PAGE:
Perhaps calliandra is not the silver bullet – but Richard’s dream of a commercial nursery for calliandra saplings represents just the kind of entrepreneurial spirit the Vibrant Village is looking to support to help farmers succeed in making a living and improving the health and wellbeing of their families and communities.
March 21, 2013
Presidential Elections in Kenya
By Vibrant Village field team
 
Kenya went to the polls on Monday March 4, for the first time since the disputed election in 2007, which saw over 1,000 Kenyans killed and 600,000 displaced by ethnic clashes. 
 
Kisumu, where I live, is the stronghold of presidential aspirant Raila Odinga, a member of the Luo tribe and the main challenger in the disputed 2007 elections. In 2007, ethnic violence erupted after Mr. Odinga made allegations of vote rigging against incumbent President, Mwai Kibaki, a member of the Kikuyu tribe. The town witnessed a number of ethnic clashes as Luo’s targeted and destroyed Kikuyu-owned business and homes in reprisal attacks.
 
Due to the small risk of disruption and violence, I left Kenya and went to Uganda the week of the election to wait out the results. By Thursday, I, along with many Kenyans, was tired of waiting for the results and returned to Kisumu.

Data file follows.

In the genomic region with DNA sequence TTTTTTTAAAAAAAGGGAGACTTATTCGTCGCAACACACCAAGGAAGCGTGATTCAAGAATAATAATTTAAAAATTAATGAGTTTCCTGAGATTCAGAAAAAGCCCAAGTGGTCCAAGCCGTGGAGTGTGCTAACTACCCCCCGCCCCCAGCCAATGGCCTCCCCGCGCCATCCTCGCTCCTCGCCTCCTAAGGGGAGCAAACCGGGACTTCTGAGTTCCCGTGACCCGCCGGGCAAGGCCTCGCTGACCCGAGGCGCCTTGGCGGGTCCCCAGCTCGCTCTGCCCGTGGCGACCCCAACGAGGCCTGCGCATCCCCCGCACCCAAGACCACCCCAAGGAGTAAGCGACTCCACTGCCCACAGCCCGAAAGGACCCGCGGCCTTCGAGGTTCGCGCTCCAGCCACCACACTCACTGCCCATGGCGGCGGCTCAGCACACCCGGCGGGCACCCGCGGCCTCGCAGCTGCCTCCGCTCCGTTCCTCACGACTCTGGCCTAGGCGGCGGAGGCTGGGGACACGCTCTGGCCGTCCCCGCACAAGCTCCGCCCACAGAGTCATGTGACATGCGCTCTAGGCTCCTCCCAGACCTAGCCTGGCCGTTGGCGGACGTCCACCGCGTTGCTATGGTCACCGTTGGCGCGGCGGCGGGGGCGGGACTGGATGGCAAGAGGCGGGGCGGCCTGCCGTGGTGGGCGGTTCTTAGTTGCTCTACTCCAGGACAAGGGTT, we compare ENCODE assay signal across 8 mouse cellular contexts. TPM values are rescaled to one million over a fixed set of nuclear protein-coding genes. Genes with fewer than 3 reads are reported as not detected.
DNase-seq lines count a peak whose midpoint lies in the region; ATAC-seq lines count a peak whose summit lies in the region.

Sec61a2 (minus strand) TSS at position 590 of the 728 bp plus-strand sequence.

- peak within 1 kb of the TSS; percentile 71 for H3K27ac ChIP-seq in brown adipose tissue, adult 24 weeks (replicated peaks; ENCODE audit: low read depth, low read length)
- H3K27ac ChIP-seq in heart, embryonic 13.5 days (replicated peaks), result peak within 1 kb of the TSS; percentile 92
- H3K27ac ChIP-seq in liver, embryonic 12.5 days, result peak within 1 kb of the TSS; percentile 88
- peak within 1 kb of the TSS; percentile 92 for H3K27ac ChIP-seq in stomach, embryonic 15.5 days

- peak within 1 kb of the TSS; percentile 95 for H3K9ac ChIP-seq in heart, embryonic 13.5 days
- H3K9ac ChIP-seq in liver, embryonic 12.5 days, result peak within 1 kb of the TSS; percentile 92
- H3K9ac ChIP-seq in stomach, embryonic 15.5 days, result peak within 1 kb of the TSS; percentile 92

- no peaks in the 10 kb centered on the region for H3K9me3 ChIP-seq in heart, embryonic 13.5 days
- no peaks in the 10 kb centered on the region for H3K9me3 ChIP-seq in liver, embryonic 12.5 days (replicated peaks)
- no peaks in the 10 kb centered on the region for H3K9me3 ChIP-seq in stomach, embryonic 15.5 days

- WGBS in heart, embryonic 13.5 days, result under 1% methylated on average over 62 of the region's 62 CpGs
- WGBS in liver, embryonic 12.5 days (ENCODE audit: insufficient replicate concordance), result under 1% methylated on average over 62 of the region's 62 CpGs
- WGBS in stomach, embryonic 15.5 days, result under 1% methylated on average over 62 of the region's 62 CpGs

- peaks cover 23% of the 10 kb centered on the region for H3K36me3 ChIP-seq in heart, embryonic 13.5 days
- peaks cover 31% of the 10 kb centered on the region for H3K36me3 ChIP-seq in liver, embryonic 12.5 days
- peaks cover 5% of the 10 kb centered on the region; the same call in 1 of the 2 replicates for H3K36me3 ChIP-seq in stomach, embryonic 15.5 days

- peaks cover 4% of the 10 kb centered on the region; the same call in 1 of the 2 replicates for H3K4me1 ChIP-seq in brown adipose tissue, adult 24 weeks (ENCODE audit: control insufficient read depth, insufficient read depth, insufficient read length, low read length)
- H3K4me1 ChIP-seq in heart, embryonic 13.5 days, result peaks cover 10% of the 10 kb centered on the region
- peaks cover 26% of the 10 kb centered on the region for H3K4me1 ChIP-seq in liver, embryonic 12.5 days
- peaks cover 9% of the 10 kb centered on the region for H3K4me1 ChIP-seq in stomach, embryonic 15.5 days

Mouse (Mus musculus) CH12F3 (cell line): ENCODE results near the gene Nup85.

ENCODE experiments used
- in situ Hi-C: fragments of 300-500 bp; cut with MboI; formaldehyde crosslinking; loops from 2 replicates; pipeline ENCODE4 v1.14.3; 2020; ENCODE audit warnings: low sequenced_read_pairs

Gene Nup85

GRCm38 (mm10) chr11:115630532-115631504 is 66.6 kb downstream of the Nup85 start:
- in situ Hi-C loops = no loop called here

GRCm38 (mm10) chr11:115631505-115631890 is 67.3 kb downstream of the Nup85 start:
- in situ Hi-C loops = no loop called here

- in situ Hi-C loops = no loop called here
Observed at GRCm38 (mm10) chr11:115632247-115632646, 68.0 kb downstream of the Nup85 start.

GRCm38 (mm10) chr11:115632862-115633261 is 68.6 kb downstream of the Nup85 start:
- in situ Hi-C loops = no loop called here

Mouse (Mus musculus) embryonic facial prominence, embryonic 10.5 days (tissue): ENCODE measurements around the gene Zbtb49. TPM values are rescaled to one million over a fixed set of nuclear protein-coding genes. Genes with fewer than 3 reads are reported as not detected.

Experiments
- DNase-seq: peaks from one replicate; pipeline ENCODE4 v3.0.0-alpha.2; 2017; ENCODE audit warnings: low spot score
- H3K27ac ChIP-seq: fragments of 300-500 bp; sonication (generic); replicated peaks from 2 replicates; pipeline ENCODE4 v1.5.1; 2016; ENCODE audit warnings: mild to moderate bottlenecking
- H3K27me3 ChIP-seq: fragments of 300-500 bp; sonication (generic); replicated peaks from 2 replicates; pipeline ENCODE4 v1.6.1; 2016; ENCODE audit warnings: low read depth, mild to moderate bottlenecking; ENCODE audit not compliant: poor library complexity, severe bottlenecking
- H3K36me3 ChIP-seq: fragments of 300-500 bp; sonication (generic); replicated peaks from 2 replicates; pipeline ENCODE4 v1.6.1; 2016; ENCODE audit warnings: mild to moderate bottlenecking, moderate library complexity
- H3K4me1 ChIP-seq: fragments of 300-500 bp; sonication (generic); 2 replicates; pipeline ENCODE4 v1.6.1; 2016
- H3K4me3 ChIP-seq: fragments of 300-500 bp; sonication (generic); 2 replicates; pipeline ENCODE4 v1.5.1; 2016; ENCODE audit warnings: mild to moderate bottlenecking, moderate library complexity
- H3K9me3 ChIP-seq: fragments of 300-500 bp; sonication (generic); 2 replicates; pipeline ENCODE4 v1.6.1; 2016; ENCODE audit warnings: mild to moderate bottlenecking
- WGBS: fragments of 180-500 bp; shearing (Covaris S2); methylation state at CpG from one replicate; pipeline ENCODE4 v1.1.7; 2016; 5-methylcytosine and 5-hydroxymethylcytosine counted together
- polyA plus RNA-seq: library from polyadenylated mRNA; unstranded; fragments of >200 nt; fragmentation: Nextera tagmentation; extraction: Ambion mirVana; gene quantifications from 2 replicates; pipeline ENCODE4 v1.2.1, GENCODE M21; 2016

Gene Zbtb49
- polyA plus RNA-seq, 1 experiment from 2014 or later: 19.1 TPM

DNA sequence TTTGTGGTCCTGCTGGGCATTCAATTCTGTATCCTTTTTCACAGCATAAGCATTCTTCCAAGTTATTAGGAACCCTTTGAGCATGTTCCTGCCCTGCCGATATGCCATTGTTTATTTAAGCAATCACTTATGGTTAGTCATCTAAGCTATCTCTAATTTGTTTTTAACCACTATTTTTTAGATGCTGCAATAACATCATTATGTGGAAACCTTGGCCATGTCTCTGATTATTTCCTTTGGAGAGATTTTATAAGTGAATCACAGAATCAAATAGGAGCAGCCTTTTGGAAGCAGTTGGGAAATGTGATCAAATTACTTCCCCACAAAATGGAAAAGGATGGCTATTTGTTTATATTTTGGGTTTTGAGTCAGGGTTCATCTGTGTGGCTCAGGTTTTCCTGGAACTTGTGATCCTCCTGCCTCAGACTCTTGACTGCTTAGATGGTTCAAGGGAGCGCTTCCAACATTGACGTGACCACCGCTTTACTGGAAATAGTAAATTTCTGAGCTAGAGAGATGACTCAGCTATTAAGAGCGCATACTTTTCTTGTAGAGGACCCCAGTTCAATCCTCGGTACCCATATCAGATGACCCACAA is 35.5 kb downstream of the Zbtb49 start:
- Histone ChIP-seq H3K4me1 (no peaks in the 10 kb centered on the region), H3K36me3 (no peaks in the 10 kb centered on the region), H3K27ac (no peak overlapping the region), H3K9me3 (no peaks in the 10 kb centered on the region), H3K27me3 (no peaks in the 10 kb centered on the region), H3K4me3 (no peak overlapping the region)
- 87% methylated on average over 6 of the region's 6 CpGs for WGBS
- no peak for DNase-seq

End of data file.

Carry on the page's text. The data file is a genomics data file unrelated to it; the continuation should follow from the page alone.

On my return, Kisumu appeared quiet, with far fewer cars on the usually bustling Jomo Kenyatta Highway. Many shops were still closed, but there was no sign of the violence from five years ago. Perhaps because the final results were yet to be published or perhaps because, learning from experience, all local Kikuyu families had left Kisumu to cast their votes elsewhere in the country. 
 
News finally filtered out on Saturday morning that Uhuru Kenyatta, son of the first Kenyan President and also a Kikuyu, had won the Presidential race. Kenyatta won by reaching the required 50% + 1 threshold by the smallest of margins, 50.07% or 8,419 votes. Odinga has of course challenged this. The shambles of an election this past week gives him a number of points to argue including failures of the electronic identity kit, problems with the technology employed for vote tallying, controversy over rejected votes, and allegedly irregular turnout in some areas.